Call for Justice by NGOs
Sedat Peker, about whom a red notice was issued on the grounds of being leader and member of a criminal organization, continued to set the agenda with his YouTube broadcasts throughout the past month. At the center of Peker’s allegations were the Minister of Interior Süleyman Soylu and Erkan Yıldırım, son of the former Prime Minister Binali Yıldırım. The allegations, on the other hand, cover a broad array of issues, such as drug trafficking, government’s involvement in the Syrian civil war, and factionalism within law enforcement.
There are some evaluations about the extent to which it is fair to criticize the government by the so-called unfounded allegations of a mafia leader, who was convicted of being the leader of a criminal organization and fled abroad. However, it should be noted that as soon as Peker’s videos are posted on YouTube, social media users and journalists have tried to confirm the allegations with various means. So far, the odds that some of the allegations might, indeed, be true has increased after Minister Soylu felt obliged to answer the allegations posed against him on a TV channel. Other officials at the center of allegations continue to disclaim Peker’s claims.
Turkish civil society, especially social media users, follow insistently the videos published at 7.30 am every Sunday. The videos exceed5 million views in just a few hours after their release. Although the videos had listed on IMDB are among the most voted productions in the world, IMDB removed this page recently. While the representatives of the parties in the parliament have been quite passive in the process and only confined their political strategy to call the prosecutors to investigate the veracity of the allegations, reactions from the civil society continue to grow at unprecedented level with each video. While the reactions continued, former Minister of Interior Mehmet Ağar, against whom Peker made serious allegations, resigned from the private company he is currently working for. Moreover, journalists Hadi Özışık and Süleyman Özışık were investigated, both of whom were exposed as having affairs with Peker, and Süleyman Özışık articles in the Türkiye Newspaper were terminated.
Among Peker’s allegations, there was a reference to one of the most painful incidents caused by the mafia-state relationship in Turkey in the 1990s. He claimed that former Minister of Interior Mehmet Ağar was one of those who planned to have killed Uğur Mumcu, one of the most important journalists of his time. He also revealed the names that were responsible for the murder of the Cypriot journalist Kutlu Adalı, who was also killed in 1996. These allegations drew a wide range of reaction from non-governmental organizations and journalists. Particularly, non-governmental organizations called for a re-investigation into these murders. However, AKP and its coalition partner MHP rejected the proposal to foundation of a commission in the Parliament to investigate these allegations.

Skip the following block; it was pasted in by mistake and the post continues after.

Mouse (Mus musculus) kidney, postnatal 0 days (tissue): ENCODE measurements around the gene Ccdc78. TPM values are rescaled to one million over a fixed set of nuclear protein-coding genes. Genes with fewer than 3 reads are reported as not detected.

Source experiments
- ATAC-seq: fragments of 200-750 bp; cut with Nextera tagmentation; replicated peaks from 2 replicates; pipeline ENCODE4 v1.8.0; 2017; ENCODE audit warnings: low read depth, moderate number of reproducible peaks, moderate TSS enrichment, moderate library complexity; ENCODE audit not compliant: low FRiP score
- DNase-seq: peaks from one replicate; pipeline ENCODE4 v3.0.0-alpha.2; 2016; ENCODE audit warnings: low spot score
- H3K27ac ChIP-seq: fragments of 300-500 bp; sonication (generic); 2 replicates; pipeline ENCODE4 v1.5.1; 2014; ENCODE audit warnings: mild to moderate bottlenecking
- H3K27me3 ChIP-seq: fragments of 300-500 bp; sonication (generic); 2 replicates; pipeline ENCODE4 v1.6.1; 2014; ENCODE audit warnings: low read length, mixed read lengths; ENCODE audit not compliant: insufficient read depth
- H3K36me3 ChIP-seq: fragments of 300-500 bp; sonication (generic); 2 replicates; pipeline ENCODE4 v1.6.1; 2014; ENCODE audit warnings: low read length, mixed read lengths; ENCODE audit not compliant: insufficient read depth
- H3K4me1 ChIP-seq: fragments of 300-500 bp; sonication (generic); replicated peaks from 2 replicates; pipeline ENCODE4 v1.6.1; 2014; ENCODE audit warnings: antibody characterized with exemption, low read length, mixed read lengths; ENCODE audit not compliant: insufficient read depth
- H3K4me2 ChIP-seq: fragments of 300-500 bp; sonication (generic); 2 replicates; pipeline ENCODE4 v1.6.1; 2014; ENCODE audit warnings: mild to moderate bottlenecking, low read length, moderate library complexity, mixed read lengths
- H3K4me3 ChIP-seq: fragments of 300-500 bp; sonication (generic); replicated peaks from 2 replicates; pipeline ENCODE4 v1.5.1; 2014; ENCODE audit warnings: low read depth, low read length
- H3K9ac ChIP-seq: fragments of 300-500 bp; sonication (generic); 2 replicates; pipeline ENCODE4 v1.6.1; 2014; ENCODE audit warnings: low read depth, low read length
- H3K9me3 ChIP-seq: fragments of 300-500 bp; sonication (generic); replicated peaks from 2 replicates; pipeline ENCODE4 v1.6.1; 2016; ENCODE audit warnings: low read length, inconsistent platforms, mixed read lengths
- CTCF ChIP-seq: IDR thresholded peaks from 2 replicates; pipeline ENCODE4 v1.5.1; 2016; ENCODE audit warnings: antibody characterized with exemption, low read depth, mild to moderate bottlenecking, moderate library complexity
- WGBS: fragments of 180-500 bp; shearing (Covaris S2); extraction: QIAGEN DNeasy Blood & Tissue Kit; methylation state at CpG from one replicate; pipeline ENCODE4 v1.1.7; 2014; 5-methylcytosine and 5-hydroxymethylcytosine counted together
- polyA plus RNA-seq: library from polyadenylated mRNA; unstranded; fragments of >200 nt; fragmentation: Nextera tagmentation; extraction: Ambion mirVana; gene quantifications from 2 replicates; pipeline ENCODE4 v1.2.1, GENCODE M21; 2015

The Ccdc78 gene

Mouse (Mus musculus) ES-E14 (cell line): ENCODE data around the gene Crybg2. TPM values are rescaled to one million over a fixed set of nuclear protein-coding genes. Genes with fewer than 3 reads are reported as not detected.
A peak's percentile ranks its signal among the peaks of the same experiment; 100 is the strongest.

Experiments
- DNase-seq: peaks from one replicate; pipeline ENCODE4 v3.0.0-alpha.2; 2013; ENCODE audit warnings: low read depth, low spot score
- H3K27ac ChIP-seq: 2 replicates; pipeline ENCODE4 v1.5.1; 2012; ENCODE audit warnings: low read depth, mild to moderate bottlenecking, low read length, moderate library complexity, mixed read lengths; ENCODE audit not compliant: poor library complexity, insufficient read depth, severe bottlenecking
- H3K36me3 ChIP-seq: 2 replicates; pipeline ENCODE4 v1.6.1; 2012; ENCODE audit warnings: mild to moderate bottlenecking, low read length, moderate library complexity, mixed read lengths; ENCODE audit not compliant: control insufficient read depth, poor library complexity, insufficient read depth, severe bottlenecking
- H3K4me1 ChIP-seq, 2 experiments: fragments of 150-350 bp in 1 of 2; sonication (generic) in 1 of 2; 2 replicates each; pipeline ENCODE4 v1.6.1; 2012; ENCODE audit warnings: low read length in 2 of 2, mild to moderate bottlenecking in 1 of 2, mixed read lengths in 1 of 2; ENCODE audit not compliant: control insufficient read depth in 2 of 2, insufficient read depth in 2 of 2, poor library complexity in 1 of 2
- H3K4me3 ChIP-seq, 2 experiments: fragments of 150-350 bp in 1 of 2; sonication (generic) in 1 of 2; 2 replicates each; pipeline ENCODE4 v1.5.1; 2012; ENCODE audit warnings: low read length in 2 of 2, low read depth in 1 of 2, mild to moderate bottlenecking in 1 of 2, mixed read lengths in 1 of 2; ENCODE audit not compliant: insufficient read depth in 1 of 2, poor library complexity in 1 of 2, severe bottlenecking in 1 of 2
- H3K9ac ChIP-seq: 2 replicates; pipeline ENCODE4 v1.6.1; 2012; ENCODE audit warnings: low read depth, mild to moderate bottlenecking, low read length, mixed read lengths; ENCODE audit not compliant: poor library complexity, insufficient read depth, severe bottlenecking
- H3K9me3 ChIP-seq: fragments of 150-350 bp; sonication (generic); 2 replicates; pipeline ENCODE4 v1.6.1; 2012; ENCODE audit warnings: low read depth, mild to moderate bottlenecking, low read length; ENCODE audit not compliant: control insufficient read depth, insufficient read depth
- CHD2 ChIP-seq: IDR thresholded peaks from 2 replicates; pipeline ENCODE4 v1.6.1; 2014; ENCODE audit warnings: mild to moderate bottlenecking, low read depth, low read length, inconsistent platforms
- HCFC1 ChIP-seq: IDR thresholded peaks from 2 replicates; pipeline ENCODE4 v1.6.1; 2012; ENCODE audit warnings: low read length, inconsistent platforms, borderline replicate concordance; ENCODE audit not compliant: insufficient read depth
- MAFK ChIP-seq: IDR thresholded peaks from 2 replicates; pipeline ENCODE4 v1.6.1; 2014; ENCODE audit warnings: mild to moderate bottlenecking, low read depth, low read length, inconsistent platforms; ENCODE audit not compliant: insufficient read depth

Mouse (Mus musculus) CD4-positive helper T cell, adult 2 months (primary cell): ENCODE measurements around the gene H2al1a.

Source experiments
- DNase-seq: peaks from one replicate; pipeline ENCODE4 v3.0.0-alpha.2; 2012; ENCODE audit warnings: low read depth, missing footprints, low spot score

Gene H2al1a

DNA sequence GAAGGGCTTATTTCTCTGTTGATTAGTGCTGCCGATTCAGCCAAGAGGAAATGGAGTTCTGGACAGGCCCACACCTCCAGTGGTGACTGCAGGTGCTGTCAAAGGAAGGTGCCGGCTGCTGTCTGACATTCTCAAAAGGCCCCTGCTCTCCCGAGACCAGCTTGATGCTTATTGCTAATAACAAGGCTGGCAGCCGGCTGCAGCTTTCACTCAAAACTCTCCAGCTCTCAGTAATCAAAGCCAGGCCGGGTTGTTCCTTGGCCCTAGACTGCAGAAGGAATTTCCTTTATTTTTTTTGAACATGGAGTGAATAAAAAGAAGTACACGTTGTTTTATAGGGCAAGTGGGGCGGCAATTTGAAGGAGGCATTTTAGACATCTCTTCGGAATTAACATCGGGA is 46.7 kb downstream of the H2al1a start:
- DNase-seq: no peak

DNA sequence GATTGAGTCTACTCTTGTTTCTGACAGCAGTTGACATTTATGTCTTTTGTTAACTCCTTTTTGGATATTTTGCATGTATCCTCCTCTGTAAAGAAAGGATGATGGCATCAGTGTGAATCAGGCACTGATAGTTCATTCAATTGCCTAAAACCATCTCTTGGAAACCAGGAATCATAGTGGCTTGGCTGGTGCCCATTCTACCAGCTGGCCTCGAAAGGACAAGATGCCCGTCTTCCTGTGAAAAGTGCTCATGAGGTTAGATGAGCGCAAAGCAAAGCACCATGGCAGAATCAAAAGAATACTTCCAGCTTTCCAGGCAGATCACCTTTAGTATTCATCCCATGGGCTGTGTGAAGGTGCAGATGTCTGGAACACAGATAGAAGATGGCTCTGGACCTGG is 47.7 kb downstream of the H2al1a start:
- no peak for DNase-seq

The ruling party is quite disturbed by the revelation of its dirty relations with a mafia boss, with whom the government seemed not to have hesitated to organize an election campaign together in 2015 and even implicitly supported all kinds of hate speech in order to create a climate of fear. As ironic as it is, allegations made by Peker included drug-trafficking, support for armed groups, in which the relatives of high-ranking statesmen and party officials were involved through disclosed dark relations. Crucial to note that only six months ago the government took measure to intimidate non-governmental organizations by introducing new regulations to prevent all kinds of actions and drug trafficking by groups that have material connections with armed groups within the scope of the “Law on the Prevention of the Financing of the Proliferation of Weapons of Mass Destruction”. Yet, amidst of mounting political and legal pressures, the Turkish civil society still manage to stand against the government’s disclosed and dark relations with mafia figures. We will follow the consequences of these widespread and unorganized reactions against the high-profile figures that are at the center of the allegations and for the political life of Turkey.